"I have, sir," I answer.
"Has this event aroused your ambi
tion to make something of yourself?"
"It surely has."
"Then I will aid you. Can you drive
Bright Hopes Dispelled.
With that he arranged that I should
become his family chauffeur, and two
days later I drove him out on a prac
tice spin. It was great practice. I run
Into a milk wagon and a load of hay,
tore down a fence, uprooted a tree,
smashed through a hedge, run down an
old man and finally brought up in a
blacksmith shop all ready for repairs.
"I thought you said you could drive
an auto?" exclaimed the president as
be seized the golden opportunity to get
"Yes, I did."
"Get out! Flee! Yanteh! Skate!"
"Am I bounced?"
"Ten times over!"
That was his gratitude. I hod hit
everything there was to hit, and yet be
calmly turned me adrift to fight my
battle with the cold world again. Look
sot for gratitude in high places.
As an uptown manufacturer and his
wife were motoring through the coun
try In Bucks county the wife saw an
apple orchard with several trees laden
with bright rod fruit. Her mouth wa
tered for apples, and she induced her
husband to stop the car and go into
As he put his foot inside he encoun
tered a man. "May I have some ap
ples?" he asked.
"Sure—help yourself." replied the
"How much will I owe you?"
"Oh, nothing—nothing nt all. I don't
own the orchard." said the man.—Phil
For Fussy Parents.
Some parents are always com
plaining because children make
too much noise. Wonder If they
ever think how quiet the chil
dren in the cemetery are.—Pitts
An Expensive Messenger.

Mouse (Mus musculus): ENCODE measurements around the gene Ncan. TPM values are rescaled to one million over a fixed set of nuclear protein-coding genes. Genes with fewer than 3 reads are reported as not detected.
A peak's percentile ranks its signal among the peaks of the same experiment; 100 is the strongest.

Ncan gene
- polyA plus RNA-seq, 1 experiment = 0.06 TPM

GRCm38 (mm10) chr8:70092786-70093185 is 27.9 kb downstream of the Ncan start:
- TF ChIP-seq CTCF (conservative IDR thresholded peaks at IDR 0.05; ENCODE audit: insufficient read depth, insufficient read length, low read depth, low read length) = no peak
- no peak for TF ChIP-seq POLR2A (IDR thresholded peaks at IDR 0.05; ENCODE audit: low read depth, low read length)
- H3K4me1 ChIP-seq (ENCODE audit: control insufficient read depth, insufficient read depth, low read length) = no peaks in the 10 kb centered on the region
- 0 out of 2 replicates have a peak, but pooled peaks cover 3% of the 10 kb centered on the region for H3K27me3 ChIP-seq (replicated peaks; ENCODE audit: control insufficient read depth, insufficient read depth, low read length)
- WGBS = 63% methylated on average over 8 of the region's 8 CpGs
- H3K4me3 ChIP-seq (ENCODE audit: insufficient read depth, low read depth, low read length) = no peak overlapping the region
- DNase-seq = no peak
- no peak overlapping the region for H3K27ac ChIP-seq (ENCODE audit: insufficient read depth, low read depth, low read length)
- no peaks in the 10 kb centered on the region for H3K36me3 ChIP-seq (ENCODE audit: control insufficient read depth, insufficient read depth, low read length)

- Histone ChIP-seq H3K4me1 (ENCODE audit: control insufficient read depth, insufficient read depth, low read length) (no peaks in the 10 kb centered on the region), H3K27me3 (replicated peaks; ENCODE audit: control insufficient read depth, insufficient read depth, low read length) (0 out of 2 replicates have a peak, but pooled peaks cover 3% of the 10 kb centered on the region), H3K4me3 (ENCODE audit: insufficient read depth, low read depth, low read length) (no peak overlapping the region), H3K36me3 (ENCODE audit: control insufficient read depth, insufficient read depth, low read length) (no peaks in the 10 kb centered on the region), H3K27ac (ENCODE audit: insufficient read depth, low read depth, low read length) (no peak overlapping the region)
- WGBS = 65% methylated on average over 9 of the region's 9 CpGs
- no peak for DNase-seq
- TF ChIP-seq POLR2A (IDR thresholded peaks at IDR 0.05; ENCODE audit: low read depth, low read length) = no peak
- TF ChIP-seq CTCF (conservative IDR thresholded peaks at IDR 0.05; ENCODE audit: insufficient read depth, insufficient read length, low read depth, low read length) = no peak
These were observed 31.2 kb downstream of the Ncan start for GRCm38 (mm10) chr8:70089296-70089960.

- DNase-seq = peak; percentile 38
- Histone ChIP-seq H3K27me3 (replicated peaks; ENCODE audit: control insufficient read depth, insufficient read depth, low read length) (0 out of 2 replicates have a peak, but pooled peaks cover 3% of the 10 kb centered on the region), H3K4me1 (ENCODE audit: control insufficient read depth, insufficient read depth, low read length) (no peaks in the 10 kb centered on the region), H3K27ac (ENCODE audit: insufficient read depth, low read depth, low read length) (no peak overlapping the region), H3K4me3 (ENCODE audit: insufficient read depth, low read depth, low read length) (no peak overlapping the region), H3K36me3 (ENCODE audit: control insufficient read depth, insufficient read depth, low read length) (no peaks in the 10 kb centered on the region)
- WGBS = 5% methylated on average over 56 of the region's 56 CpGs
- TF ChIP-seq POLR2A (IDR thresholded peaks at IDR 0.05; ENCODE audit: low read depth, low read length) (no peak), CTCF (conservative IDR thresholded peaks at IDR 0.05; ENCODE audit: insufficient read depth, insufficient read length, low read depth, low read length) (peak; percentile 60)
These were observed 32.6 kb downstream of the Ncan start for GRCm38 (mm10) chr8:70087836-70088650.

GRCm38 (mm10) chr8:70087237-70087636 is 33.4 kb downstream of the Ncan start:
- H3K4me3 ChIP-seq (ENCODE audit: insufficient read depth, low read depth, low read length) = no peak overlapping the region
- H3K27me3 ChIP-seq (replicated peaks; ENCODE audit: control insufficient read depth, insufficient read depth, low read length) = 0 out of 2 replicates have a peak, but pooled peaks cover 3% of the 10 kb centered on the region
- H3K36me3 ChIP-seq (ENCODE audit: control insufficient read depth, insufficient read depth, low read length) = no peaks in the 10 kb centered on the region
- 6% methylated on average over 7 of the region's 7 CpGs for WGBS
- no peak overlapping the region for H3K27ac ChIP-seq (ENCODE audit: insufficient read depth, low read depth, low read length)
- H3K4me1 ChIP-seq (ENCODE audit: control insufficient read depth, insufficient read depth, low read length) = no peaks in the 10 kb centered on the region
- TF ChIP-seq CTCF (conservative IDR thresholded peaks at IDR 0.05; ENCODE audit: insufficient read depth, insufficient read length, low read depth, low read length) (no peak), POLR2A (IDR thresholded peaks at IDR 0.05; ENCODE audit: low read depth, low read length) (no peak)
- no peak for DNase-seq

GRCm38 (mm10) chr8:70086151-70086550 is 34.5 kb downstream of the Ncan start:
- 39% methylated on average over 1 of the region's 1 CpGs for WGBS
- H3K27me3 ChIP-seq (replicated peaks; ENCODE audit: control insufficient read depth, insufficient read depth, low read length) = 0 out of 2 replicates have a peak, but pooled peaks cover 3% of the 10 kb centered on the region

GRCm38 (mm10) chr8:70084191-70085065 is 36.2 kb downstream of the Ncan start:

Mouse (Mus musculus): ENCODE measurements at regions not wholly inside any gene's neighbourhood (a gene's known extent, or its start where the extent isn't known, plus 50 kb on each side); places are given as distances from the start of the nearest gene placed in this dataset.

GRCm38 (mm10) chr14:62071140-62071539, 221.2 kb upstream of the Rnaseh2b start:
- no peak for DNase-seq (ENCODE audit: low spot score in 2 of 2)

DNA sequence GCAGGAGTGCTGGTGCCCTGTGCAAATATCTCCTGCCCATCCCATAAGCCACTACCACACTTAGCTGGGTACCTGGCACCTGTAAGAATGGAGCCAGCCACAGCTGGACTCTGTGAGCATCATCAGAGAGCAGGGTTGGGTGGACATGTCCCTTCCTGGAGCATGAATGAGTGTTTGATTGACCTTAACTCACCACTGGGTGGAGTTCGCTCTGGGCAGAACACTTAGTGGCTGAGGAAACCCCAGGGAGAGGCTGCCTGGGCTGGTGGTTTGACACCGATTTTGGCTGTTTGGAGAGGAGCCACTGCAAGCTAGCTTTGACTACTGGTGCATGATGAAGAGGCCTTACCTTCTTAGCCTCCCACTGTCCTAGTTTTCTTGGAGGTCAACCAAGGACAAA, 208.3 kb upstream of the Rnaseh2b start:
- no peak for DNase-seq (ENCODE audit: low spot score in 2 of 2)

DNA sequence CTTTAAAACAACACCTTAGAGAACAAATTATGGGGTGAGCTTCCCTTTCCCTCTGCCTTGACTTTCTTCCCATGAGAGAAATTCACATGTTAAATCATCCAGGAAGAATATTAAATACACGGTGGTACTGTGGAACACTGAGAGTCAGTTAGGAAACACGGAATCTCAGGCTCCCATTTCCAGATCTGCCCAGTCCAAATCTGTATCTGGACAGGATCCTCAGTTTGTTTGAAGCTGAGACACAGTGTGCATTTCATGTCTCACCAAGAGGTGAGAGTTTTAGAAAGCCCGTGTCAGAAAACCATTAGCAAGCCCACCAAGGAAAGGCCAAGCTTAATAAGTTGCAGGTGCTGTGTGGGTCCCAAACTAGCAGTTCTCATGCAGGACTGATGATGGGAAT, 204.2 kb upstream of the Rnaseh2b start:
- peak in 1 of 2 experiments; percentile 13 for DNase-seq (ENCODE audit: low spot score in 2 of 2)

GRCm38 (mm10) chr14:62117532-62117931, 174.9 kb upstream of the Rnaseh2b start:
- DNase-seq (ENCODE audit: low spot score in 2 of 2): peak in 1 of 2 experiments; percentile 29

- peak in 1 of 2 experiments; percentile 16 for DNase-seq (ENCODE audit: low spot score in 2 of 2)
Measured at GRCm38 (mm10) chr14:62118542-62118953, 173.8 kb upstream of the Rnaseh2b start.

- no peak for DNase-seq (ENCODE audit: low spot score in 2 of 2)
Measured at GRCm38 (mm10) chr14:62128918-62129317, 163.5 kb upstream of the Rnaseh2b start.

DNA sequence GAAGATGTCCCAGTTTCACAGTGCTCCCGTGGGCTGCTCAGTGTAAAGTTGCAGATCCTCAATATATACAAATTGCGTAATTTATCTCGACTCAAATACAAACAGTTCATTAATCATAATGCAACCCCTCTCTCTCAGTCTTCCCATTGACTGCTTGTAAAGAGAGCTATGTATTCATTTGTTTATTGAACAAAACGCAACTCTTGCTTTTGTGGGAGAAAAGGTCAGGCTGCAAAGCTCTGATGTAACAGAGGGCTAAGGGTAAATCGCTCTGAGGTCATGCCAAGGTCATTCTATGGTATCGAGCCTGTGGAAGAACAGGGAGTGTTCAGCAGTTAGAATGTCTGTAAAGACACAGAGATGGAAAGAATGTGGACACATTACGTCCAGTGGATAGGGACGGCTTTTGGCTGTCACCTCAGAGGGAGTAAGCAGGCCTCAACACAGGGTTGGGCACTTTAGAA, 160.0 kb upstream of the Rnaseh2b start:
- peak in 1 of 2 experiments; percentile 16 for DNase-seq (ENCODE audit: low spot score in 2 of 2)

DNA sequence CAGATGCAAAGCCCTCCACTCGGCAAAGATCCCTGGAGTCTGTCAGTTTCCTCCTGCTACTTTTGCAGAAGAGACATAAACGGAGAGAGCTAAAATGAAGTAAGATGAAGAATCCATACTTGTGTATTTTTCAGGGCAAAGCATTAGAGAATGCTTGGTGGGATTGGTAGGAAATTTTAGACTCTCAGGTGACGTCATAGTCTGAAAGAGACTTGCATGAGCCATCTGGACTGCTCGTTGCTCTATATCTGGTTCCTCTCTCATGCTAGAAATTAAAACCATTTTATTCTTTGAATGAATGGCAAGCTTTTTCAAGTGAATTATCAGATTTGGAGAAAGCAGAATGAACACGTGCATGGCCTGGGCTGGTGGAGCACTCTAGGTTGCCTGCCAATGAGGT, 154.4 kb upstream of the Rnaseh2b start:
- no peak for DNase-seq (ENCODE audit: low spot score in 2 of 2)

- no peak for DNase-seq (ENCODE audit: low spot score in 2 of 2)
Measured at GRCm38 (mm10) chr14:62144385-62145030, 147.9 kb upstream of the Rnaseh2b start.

The Judge—You say you don't get
The Complainant—l don't get It all,
your honor. It's only $5 a week, and I
need every cent of it.
The Judge—And what's the reason
you get only part of the amount?
The Complainant—lt's because my
former husband sends it to me by a
lawyer, and the lawyer charges me car
fare, brokerage, transportation and
time, and that leaves only 90 cents.—
Cleveland Plain Dealer.
"Our Esteemed Contemporary."
"The Science of Phrenology."
"Trespassers on These Grounds Will
Be Vigorously Prosecuted."
"Any Friend My Husband Brings to
Dinner Is Welcome. Mr. Sykes."
"Doctor of Philosophy."—Chicago
"The people iv Noah's time were like
a great many modern business folk."
"They didn't know enough to come
in out of the wot, and so they natural
ly went under."—Baltimore American.
Wanted to Know.
"Gee: Now tell me us man to man
what you would do if you were mar
ried to that woman."
"You tell me what you would do. 1
am married to her."-Houston Post
The Proper Treatment.
"I have a terrible cold," he com
plained. "My bead feels all stopped
"Have you tried a vacuum cleaner?"
nhe queried sweetly.—Judge.
Show the EJuuniner to your Friend*
I AM up In astronomies, and in figures
neat and clerical
The orbits of the planets I've reduced
to the numerical—
The paths of all the comets and the other
It's really Just as simple as can be.
I can figure to a para^aiib' by methods
The route of any hoplite who has made a